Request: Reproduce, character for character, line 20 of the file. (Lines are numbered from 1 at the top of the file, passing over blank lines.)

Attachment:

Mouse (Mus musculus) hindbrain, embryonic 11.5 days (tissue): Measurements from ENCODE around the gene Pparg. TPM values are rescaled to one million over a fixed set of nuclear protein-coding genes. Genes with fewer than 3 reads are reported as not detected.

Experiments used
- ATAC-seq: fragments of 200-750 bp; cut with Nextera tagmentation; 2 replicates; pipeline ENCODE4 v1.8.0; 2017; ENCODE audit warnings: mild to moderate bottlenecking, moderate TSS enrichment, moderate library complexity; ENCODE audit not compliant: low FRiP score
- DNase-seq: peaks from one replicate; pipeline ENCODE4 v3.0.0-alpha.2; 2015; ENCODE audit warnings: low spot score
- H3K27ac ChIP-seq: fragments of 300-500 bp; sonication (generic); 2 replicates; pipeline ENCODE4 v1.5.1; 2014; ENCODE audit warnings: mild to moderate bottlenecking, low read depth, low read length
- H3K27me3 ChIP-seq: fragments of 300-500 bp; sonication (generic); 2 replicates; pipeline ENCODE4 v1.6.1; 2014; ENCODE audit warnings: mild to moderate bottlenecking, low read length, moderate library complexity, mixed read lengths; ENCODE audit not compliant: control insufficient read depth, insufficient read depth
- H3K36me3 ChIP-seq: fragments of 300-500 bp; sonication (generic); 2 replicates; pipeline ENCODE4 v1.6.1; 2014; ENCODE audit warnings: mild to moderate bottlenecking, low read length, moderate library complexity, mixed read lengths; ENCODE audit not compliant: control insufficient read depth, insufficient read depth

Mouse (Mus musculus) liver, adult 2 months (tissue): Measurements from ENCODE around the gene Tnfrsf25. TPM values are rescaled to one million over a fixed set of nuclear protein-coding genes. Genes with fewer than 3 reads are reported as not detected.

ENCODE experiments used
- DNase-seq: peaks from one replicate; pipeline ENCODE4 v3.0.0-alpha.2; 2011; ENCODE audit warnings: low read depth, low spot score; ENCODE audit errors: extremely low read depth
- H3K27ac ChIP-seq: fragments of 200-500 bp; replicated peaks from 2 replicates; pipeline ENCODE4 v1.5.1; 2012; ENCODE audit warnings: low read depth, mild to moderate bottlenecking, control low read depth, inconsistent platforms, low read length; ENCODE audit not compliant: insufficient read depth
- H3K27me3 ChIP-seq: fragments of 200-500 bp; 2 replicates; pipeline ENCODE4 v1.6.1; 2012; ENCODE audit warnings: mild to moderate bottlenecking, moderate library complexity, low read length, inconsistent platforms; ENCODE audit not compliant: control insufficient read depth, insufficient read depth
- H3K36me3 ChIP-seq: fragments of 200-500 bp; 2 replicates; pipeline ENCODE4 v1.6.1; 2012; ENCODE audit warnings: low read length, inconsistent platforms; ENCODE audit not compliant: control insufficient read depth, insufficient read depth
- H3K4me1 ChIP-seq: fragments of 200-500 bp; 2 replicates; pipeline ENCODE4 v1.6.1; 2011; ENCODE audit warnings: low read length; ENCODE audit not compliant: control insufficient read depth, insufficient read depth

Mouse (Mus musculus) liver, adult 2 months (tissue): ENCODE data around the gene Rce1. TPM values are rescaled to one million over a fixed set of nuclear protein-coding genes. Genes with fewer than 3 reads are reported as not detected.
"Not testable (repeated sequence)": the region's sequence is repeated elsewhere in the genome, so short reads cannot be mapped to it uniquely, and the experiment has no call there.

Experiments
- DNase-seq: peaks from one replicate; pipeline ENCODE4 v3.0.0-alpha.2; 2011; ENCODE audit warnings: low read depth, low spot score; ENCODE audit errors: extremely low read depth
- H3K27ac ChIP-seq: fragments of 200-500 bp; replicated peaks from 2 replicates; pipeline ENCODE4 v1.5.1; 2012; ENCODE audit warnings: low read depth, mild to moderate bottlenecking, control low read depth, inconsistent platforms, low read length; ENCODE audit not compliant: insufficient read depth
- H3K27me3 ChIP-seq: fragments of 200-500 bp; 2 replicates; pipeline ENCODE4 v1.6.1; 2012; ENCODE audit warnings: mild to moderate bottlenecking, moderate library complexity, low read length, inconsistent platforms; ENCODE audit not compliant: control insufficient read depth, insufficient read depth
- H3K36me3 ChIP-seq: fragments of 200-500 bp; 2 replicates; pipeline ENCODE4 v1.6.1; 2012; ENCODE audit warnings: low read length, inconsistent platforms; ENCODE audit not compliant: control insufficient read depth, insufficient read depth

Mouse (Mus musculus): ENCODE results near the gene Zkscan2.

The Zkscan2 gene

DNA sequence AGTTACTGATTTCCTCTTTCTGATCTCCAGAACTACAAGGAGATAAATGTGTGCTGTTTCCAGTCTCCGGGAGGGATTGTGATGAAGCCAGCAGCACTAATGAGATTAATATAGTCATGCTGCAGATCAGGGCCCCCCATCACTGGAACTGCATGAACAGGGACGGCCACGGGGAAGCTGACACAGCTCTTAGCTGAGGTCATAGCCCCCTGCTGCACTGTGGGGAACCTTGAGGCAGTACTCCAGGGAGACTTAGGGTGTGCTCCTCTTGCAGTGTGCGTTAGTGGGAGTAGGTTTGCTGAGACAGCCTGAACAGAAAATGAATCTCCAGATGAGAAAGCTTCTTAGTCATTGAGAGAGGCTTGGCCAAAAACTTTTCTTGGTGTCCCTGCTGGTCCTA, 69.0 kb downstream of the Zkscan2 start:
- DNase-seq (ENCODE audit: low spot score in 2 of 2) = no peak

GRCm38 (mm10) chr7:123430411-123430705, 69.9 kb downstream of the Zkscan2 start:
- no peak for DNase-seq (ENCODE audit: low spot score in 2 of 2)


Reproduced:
- H3K27me3 ChIP-seq: fragments of 200-500 bp; 2 replicates; pipeline ENCODE4 v1.6.1; 2012; ENCODE audit warnings: mild to moderate bottlenecking, moderate library complexity, low read length, inconsistent platforms; ENCODE audit not compliant: control insufficient read depth, insufficient read depth